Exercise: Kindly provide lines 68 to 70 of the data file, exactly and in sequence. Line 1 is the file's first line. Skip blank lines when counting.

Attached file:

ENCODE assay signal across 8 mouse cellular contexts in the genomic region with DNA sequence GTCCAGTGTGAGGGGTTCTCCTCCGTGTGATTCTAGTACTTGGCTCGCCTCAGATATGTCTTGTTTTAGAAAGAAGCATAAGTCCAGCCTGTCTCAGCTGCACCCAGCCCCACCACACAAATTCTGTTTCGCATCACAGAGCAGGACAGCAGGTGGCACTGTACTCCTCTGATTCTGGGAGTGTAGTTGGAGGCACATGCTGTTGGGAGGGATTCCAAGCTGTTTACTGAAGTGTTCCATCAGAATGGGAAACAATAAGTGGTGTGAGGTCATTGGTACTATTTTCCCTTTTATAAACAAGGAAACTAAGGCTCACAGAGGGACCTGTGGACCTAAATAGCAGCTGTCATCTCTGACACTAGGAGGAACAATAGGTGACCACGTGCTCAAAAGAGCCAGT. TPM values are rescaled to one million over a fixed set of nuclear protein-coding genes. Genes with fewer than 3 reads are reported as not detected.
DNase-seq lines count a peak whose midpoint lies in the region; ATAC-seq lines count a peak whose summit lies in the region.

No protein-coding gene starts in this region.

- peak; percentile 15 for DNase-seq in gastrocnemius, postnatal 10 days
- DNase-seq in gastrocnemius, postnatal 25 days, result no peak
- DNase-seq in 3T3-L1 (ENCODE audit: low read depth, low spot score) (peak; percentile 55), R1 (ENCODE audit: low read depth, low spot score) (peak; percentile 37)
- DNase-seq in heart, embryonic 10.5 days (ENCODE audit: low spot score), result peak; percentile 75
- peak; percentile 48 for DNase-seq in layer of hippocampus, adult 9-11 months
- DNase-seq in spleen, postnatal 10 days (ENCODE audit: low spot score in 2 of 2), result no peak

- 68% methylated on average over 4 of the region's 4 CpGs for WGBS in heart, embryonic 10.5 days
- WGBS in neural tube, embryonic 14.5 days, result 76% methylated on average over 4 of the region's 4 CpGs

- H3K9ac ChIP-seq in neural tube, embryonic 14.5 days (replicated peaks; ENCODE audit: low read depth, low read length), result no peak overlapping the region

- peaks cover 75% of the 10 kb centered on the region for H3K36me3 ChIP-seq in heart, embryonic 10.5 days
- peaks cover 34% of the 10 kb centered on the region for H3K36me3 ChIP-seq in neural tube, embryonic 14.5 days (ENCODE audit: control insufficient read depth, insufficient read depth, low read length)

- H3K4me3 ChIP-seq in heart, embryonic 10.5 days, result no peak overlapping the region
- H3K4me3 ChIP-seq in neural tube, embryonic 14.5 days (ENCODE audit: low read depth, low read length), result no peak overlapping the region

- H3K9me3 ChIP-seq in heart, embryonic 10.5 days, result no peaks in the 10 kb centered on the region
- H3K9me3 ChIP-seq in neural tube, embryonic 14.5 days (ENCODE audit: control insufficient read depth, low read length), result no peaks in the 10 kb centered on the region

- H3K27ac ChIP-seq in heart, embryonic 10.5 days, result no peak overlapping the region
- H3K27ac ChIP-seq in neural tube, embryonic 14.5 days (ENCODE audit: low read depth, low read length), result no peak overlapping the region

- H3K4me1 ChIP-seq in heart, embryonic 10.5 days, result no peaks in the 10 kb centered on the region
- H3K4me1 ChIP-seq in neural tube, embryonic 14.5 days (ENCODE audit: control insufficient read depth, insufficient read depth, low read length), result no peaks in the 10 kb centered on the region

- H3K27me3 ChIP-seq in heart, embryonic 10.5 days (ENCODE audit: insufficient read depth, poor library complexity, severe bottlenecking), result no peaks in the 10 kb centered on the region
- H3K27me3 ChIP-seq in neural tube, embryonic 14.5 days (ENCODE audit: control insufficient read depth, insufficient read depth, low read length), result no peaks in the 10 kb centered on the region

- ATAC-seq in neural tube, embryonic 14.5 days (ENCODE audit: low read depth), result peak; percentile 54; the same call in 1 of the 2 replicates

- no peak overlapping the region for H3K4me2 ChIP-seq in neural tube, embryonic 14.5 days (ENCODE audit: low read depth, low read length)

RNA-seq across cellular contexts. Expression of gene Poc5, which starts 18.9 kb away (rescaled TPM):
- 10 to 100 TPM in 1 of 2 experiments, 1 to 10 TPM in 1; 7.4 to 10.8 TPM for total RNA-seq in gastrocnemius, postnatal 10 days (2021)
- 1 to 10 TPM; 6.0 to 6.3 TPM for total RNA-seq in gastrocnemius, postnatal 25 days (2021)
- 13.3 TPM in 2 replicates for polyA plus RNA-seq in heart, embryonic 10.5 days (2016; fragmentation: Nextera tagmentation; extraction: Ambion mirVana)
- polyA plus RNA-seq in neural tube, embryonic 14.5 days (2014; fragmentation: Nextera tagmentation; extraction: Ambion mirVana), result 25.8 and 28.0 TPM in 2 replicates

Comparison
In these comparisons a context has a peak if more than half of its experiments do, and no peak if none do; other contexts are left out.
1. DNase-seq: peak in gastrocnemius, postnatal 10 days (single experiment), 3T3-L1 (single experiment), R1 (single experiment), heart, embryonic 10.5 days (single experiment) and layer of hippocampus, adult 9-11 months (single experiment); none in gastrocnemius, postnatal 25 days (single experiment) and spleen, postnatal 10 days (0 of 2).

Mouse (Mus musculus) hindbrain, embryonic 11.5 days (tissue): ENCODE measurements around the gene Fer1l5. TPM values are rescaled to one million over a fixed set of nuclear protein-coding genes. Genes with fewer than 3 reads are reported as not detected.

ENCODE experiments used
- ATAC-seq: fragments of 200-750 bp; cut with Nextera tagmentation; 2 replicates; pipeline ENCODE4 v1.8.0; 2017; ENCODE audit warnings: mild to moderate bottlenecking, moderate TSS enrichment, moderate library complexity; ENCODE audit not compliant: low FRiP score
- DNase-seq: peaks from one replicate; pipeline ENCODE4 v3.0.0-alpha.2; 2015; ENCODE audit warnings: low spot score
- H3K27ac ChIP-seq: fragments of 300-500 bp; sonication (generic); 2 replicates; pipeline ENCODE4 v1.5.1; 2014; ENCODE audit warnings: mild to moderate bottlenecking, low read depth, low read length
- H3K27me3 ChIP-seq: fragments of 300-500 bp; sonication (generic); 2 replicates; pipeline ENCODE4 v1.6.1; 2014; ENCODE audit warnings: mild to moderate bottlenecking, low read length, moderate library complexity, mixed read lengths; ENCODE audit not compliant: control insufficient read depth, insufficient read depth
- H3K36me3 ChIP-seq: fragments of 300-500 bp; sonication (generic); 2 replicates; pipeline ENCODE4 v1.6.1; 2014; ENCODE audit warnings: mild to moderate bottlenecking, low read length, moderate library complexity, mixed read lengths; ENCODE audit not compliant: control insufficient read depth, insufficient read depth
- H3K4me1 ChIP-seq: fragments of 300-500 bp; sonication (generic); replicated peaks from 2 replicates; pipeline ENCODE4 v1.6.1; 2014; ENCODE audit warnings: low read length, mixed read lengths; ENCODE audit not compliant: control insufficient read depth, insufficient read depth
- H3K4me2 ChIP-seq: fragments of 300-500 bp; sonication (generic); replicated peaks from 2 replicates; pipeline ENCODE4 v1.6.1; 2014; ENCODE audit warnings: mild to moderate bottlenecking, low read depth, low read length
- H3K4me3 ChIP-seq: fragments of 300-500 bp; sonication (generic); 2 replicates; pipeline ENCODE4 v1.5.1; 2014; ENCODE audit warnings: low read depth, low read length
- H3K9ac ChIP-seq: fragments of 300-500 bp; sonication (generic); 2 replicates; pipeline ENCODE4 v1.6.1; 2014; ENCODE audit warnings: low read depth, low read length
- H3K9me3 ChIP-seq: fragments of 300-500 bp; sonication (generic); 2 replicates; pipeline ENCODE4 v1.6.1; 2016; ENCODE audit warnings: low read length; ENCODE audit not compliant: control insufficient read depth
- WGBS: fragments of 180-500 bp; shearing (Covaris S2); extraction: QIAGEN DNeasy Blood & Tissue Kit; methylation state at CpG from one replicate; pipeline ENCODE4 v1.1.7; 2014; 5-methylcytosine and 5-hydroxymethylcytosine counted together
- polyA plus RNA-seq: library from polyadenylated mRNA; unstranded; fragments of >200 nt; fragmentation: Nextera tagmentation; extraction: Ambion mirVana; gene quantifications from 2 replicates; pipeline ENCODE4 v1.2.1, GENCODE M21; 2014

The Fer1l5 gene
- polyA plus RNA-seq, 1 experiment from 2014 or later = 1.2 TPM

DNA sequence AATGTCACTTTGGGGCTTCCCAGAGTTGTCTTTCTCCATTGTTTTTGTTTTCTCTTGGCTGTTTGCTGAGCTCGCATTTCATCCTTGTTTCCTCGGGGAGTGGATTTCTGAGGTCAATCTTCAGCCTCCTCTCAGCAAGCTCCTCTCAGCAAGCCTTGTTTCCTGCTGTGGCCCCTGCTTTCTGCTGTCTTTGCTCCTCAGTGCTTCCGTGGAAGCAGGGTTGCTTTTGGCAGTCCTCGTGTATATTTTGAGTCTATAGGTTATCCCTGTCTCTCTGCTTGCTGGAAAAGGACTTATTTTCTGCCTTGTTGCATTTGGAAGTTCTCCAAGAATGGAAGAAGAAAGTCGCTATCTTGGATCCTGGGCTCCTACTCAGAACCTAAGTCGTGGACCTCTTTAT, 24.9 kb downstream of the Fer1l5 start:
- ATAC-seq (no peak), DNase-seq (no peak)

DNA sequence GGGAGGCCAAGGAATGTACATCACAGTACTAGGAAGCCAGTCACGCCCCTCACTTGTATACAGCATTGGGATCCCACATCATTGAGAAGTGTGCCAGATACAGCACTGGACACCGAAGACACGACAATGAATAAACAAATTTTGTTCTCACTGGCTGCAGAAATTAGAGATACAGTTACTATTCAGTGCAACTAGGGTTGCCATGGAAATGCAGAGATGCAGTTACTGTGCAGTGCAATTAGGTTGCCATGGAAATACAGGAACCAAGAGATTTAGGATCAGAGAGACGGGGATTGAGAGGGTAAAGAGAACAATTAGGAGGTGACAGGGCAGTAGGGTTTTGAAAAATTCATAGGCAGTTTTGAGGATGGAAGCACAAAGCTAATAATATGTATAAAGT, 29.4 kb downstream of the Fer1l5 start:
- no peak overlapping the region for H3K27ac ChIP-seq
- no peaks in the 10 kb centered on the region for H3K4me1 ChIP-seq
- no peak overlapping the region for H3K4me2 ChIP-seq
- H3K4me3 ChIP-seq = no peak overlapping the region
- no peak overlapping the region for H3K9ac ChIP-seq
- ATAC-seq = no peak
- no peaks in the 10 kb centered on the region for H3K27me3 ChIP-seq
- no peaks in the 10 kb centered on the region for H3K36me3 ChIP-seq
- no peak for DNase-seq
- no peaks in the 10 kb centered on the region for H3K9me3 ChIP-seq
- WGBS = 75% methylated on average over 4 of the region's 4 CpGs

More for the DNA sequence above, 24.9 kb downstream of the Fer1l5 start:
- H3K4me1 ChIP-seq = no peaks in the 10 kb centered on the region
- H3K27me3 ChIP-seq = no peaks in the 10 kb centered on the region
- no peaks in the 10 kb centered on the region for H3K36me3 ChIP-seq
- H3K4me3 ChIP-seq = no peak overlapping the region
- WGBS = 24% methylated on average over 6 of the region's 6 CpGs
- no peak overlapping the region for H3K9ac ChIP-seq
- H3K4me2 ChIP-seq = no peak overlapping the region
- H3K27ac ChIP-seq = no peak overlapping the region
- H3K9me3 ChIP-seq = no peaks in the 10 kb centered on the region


- no peaks in the 10 kb centered on the region for H3K36me3 ChIP-seq
- H3K4me3 ChIP-seq = no peak overlapping the region
- WGBS = 24% methylated on average over 6 of the region's 6 CpGs